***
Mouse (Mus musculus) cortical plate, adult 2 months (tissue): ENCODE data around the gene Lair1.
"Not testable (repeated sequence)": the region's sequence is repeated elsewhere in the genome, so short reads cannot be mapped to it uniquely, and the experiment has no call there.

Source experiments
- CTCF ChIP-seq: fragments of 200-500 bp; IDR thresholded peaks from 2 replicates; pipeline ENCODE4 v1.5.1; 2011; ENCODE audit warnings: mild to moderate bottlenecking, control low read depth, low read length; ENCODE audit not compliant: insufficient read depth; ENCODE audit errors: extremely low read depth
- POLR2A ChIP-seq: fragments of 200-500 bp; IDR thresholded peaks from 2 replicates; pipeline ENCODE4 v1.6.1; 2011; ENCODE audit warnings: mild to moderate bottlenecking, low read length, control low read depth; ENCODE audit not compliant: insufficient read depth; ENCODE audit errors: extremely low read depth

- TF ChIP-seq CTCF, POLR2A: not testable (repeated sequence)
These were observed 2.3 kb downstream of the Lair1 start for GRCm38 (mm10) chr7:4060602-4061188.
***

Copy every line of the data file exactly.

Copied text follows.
Mouse (Mus musculus) cortical plate, adult 2 months (tissue): ENCODE data around the gene Lair1.
"Not testable (repeated sequence)": the region's sequence is repeated elsewhere in the genome, so short reads cannot be mapped to it uniquely, and the experiment has no call there.

Source experiments
- CTCF ChIP-seq: fragments of 200-500 bp; IDR thresholded peaks from 2 replicates; pipeline ENCODE4 v1.5.1; 2011; ENCODE audit warnings: mild to moderate bottlenecking, control low read depth, low read length; ENCODE audit not compliant: insufficient read depth; ENCODE audit errors: extremely low read depth
- POLR2A ChIP-seq: fragments of 200-500 bp; IDR thresholded peaks from 2 replicates; pipeline ENCODE4 v1.6.1; 2011; ENCODE audit warnings: mild to moderate bottlenecking, low read length, control low read depth; ENCODE audit not compliant: insufficient read depth; ENCODE audit errors: extremely low read depth

- TF ChIP-seq CTCF, POLR2A: not testable (repeated sequence)
These were observed 2.3 kb downstream of the Lair1 start for GRCm38 (mm10) chr7:4060602-4061188.